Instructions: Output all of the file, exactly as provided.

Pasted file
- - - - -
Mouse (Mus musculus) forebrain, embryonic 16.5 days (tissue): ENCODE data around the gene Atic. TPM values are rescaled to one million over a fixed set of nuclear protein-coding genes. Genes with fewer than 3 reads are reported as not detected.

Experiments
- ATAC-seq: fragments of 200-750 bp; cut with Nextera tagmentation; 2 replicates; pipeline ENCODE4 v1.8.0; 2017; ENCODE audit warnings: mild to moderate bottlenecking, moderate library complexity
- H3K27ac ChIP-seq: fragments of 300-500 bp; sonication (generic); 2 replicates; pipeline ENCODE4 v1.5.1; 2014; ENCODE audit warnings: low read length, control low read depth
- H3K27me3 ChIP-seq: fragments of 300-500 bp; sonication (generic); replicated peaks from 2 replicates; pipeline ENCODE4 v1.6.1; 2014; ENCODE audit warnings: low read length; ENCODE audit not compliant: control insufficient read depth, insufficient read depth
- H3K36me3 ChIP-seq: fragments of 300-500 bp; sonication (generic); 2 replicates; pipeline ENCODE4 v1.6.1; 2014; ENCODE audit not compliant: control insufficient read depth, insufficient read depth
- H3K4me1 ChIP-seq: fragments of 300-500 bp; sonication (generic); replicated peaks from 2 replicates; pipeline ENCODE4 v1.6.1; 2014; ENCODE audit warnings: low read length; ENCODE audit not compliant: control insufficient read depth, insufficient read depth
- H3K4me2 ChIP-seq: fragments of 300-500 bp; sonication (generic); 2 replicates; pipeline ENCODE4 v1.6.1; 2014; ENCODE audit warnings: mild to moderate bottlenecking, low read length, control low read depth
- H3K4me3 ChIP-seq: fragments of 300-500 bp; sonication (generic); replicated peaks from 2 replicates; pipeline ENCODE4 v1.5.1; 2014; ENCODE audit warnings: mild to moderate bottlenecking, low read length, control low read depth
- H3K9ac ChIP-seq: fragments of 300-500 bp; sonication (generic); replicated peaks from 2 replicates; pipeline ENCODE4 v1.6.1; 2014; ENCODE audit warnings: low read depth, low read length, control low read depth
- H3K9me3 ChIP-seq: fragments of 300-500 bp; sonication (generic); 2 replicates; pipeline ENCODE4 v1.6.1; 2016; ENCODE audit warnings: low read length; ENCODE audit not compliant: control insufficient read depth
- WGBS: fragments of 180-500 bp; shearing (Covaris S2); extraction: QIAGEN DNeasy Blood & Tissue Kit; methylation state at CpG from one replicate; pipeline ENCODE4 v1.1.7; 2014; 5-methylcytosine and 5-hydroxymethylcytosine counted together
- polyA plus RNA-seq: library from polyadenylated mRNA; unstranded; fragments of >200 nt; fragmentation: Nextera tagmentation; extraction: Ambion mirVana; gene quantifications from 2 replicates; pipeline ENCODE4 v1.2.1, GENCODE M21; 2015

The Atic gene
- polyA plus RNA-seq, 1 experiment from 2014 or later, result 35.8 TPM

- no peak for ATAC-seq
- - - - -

Mouse (Mus musculus) forebrain, embryonic 16.5 days (tissue): ENCODE data around the gene Atic. TPM values are rescaled to one million over a fixed set of nuclear protein-coding genes. Genes with fewer than 3 reads are reported as not detected.

Experiments
- ATAC-seq: fragments of 200-750 bp; cut with Nextera tagmentation; 2 replicates; pipeline ENCODE4 v1.8.0; 2017; ENCODE audit warnings: mild to moderate bottlenecking, moderate library complexity
- H3K27ac ChIP-seq: fragments of 300-500 bp; sonication (generic); 2 replicates; pipeline ENCODE4 v1.5.1; 2014; ENCODE audit warnings: low read length, control low read depth
- H3K27me3 ChIP-seq: fragments of 300-500 bp; sonication (generic); replicated peaks from 2 replicates; pipeline ENCODE4 v1.6.1; 2014; ENCODE audit warnings: low read length; ENCODE audit not compliant: control insufficient read depth, insufficient read depth
- H3K36me3 ChIP-seq: fragments of 300-500 bp; sonication (generic); 2 replicates; pipeline ENCODE4 v1.6.1; 2014; ENCODE audit not compliant: control insufficient read depth, insufficient read depth
- H3K4me1 ChIP-seq: fragments of 300-500 bp; sonication (generic); replicated peaks from 2 replicates; pipeline ENCODE4 v1.6.1; 2014; ENCODE audit warnings: low read length; ENCODE audit not compliant: control insufficient read depth, insufficient read depth
- H3K4me2 ChIP-seq: fragments of 300-500 bp; sonication (generic); 2 replicates; pipeline ENCODE4 v1.6.1; 2014; ENCODE audit warnings: mild to moderate bottlenecking, low read length, control low read depth
- H3K4me3 ChIP-seq: fragments of 300-500 bp; sonication (generic); replicated peaks from 2 replicates; pipeline ENCODE4 v1.5.1; 2014; ENCODE audit warnings: mild to moderate bottlenecking, low read length, control low read depth
- H3K9ac ChIP-seq: fragments of 300-500 bp; sonication (generic); replicated peaks from 2 replicates; pipeline ENCODE4 v1.6.1; 2014; ENCODE audit warnings: low read depth, low read length, control low read depth
- H3K9me3 ChIP-seq: fragments of 300-500 bp; sonication (generic); 2 replicates; pipeline ENCODE4 v1.6.1; 2016; ENCODE audit warnings: low read length; ENCODE audit not compliant: control insufficient read depth
- WGBS: fragments of 180-500 bp; shearing (Covaris S2); extraction: QIAGEN DNeasy Blood & Tissue Kit; methylation state at CpG from one replicate; pipeline ENCODE4 v1.1.7; 2014; 5-methylcytosine and 5-hydroxymethylcytosine counted together
- polyA plus RNA-seq: library from polyadenylated mRNA; unstranded; fragments of >200 nt; fragmentation: Nextera tagmentation; extraction: Ambion mirVana; gene quantifications from 2 replicates; pipeline ENCODE4 v1.2.1, GENCODE M21; 2015

The Atic gene
- polyA plus RNA-seq, 1 experiment from 2014 or later, result 35.8 TPM

- no peak for ATAC-seq